HS2 has been cancelled north of Birmingham. The prime minister, Rishi Sunak, announced this at the Conservative Party conference on 4 October, some 13 years after the plan was adopted by the Labour government to build a new high-speed railway from London to Birmingham, which then would branch into two legs – one to Manchester and one to Leeds. The initial budget for this was £15.8bn to £17.4bn. When it came to power, the Conservative-Liberal coalition government ordered a review of the plan. In light of this, the government gave the green light in January 2012 for the full Y-shaped project to go ahead. The London–Birmingham leg was planned to open in 2026 and the two northern legs from 2033.
The project was divided into two phases: Phase 1 to Birmingham and Phase 2 to Manchester and Leeds. The Phase 1 parliamentary bill became law in February 2017 and soon after that, various construction contracts were signed. After some delays, preparation for construction work began in June 2019. There was growing doubt, however, about the viability of the northern legs.
On becoming prime minister in 2019, Boris Johnson ordered an independent review of the project after estimates that the costs of the full project would be some £88bn. The review, chaired by Douglas Oakervee, was published in December 2019 (for a link, see list of reports below). It found that costs (in 2015 prices) were likely to be between £62bn and £69bn. Nevertheless, it concluded that the project should proceed: that the original rationale for HS2 still held; that there were:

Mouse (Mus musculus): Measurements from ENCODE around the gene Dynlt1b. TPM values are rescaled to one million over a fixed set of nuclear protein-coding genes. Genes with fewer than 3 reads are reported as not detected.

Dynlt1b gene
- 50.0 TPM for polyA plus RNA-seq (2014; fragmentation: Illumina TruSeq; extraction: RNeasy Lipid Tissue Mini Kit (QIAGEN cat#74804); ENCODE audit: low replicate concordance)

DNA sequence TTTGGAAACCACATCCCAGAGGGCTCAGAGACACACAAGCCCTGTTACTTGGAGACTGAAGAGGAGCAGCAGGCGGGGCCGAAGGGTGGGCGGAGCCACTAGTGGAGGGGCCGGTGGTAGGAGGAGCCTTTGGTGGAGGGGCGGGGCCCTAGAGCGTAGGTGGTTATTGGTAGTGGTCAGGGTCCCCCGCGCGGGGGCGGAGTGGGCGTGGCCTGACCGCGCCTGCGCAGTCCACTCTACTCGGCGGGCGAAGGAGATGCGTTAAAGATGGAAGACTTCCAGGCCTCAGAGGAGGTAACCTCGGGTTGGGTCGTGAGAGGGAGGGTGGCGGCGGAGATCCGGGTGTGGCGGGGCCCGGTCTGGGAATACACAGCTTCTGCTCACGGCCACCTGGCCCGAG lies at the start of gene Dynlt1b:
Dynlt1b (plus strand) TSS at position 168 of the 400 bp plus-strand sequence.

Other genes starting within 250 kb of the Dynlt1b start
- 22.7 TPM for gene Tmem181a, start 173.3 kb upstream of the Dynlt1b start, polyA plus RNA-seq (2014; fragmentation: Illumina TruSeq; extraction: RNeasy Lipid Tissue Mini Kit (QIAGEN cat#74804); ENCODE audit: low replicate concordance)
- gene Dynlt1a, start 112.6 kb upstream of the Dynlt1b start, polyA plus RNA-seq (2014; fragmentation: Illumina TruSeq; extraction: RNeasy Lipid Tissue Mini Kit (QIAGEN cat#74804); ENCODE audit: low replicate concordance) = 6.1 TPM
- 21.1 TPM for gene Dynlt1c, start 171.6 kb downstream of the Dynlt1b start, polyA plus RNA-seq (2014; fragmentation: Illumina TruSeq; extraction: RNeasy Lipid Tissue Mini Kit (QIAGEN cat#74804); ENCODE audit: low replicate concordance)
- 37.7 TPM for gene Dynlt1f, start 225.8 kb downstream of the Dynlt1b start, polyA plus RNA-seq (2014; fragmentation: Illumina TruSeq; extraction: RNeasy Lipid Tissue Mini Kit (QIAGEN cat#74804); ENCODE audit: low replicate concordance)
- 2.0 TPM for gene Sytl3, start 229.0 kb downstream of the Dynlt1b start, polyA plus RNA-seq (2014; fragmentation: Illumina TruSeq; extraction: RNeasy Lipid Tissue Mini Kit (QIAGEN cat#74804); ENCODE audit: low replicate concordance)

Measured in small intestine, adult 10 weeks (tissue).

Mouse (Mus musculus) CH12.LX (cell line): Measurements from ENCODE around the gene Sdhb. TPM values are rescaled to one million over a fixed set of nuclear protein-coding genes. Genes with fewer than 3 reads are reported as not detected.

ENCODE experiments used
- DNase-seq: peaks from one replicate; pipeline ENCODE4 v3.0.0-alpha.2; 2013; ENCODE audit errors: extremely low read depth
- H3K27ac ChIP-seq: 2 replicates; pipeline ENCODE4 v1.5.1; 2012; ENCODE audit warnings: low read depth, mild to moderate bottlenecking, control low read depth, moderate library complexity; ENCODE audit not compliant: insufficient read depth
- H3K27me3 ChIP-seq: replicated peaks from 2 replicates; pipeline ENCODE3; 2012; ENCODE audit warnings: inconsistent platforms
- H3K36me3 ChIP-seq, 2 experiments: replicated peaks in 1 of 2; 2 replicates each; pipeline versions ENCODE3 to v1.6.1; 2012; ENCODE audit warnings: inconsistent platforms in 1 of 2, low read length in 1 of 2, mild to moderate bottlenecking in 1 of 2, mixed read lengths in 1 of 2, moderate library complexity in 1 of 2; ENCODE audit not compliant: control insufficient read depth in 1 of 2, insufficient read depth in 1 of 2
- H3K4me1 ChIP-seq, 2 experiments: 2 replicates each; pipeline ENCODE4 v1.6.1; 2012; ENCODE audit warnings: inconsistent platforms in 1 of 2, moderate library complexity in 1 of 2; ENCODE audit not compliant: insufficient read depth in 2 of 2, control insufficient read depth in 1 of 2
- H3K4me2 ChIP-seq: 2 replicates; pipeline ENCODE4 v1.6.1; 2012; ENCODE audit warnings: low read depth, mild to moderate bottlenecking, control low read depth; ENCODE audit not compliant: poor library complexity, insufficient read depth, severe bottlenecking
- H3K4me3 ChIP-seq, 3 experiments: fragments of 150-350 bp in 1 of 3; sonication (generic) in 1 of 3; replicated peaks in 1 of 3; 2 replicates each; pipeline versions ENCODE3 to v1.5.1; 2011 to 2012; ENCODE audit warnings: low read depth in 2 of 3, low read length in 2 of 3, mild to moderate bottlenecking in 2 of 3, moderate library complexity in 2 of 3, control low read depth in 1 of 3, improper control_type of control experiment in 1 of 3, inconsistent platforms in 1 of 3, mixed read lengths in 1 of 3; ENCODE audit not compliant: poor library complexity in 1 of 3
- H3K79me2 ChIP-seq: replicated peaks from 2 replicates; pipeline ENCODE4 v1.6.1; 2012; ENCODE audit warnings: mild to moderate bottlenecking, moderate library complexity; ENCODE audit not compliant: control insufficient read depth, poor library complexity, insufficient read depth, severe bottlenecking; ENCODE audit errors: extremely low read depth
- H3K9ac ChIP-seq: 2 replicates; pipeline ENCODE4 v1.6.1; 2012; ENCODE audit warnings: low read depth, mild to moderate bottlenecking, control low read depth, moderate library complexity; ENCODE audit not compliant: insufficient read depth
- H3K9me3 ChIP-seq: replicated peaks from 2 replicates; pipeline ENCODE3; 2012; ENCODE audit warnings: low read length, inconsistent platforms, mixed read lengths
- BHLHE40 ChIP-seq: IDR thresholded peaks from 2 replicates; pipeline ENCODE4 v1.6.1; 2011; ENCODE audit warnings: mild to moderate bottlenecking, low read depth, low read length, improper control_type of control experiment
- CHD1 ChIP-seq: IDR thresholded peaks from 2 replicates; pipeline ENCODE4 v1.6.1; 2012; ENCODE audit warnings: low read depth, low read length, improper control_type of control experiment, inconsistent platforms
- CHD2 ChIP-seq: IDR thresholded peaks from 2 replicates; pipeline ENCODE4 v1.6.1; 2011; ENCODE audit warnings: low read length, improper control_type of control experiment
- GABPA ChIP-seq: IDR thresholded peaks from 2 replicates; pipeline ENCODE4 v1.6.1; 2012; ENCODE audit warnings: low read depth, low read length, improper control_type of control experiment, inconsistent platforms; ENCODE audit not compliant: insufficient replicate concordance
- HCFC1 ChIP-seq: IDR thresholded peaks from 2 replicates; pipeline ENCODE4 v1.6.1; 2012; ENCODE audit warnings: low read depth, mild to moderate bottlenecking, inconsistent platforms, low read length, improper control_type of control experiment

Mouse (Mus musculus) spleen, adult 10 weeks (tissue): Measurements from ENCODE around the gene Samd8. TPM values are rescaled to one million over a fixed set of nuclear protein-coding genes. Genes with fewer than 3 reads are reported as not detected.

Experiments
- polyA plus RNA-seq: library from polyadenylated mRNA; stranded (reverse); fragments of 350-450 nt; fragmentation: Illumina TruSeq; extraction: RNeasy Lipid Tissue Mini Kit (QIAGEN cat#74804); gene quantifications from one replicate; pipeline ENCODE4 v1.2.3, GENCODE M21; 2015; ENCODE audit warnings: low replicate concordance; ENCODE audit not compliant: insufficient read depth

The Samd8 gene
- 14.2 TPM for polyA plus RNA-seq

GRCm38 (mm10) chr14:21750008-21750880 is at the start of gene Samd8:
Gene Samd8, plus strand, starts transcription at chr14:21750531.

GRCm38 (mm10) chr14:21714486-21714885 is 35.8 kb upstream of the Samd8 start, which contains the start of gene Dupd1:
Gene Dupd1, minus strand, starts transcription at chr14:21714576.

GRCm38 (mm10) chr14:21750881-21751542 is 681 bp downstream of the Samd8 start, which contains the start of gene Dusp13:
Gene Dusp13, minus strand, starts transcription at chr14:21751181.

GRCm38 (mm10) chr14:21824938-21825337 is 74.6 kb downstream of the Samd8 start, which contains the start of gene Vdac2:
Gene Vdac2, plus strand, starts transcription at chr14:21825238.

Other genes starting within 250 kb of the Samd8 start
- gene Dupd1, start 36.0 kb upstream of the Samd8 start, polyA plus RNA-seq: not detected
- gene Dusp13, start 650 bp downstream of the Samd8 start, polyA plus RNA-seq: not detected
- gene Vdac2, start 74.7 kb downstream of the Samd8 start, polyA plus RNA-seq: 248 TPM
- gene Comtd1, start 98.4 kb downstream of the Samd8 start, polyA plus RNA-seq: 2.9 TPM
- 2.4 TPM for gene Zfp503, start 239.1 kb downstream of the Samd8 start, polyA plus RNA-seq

no shovel-ready alternative investments in the existing network that were available: if HS2 were to be cancelled, many years of planning work would be required to identify, design and develop new proposals; that the upgrading of existing lines would also come at a high passenger cost with significant disruption; that there would be serious consequences for the supply chain, the fragile UK construction industry and confidence in UK infrastructure planning if HS2 were to be cancelled at this late stage.
In February 2020, the prime minister announced that HS2 would go ahead, including the legs to Manchester and Leeds. The Department for Transport published a document (see source line to the following table) giving the full business case for Phase 1 and the outline case for Phase 2. The document itemised the costs and benefits as estimated at the time.
Box 12.6 in Economics (eleventh edition) and Case study 8.16 on the Essentials of Economics (ninth edition) student website looks at these costs and benefits. The above table is taken from the box/case study. Net transport benefits (present value at 2015 prices) were estimated to be £74.2bn. These include benefits to passengers from shorter journey times, greater reliability, greater connectivity and less crowding, and reduced congestion on roads. They also include other benefits, such as a reduction in carbon emissions and a reduction in road accidents. Net benefits also include the wider benefits from greater connectivity between firms (resulting in increased specialism, trade and investment), greater competition and greater labour mobility. These wider benefits were estimated to be £20.5bn, giving total net benefits of £94.7bn.